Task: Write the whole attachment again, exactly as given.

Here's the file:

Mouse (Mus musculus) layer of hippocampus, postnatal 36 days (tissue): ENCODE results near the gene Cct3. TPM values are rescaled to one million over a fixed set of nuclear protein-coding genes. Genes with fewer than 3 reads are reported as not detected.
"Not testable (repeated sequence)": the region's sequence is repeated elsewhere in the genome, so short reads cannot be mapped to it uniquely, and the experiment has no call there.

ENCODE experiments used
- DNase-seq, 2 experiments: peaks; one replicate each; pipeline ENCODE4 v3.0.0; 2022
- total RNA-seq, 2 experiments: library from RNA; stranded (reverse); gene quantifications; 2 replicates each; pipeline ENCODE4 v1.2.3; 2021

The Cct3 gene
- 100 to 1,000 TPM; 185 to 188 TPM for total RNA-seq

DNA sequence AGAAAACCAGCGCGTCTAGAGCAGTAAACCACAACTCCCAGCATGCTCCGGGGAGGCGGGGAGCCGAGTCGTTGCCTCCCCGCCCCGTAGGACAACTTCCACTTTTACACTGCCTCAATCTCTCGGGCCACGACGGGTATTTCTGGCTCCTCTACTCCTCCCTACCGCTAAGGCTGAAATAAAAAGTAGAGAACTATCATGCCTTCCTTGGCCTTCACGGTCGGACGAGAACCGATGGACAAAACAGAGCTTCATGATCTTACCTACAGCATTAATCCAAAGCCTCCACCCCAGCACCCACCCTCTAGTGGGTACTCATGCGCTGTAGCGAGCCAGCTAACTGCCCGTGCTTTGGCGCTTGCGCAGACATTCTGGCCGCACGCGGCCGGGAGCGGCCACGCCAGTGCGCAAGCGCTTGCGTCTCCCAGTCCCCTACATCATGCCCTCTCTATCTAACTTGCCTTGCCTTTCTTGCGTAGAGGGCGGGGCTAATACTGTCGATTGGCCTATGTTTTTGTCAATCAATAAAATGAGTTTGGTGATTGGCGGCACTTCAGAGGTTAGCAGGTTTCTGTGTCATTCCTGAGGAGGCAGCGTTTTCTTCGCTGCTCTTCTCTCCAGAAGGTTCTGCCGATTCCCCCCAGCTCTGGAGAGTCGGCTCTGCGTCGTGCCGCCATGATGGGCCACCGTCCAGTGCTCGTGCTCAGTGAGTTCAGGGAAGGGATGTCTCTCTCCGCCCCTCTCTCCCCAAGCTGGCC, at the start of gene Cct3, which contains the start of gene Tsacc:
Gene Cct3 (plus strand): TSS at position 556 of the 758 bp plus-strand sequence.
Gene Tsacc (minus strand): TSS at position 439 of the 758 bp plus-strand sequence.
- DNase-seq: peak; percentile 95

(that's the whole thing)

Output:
Mouse (Mus musculus) layer of hippocampus, postnatal 36 days (tissue): ENCODE results near the gene Cct3. TPM values are rescaled to one million over a fixed set of nuclear protein-coding genes. Genes with fewer than 3 reads are reported as not detected.
"Not testable (repeated sequence)": the region's sequence is repeated elsewhere in the genome, so short reads cannot be mapped to it uniquely, and the experiment has no call there.

ENCODE experiments used
- DNase-seq, 2 experiments: peaks; one replicate each; pipeline ENCODE4 v3.0.0; 2022
- total RNA-seq, 2 experiments: library from RNA; stranded (reverse); gene quantifications; 2 replicates each; pipeline ENCODE4 v1.2.3; 2021

The Cct3 gene
- 100 to 1,000 TPM; 185 to 188 TPM for total RNA-seq

DNA sequence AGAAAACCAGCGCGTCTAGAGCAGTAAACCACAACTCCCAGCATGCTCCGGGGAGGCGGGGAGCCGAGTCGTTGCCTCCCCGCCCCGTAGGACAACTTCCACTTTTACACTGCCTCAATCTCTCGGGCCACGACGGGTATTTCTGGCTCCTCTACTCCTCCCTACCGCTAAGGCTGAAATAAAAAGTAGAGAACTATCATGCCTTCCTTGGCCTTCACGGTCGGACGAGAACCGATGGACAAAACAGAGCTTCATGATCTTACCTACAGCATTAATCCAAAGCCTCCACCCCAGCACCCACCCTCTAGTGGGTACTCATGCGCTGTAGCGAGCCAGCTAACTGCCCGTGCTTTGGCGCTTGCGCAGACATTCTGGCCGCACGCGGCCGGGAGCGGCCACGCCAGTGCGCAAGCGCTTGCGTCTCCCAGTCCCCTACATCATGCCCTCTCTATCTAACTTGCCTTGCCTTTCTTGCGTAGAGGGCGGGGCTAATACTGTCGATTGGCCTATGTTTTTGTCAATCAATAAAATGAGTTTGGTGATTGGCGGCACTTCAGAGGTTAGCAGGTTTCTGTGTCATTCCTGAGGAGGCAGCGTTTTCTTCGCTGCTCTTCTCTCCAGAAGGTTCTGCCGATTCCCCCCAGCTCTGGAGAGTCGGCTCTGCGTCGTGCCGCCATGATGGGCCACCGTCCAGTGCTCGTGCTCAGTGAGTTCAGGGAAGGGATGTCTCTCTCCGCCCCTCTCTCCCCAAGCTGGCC, at the start of gene Cct3, which contains the start of gene Tsacc:
Gene Cct3 (plus strand): TSS at position 556 of the 758 bp plus-strand sequence.
Gene Tsacc (minus strand): TSS at position 439 of the 758 bp plus-strand sequence.
- DNase-seq: peak; percentile 95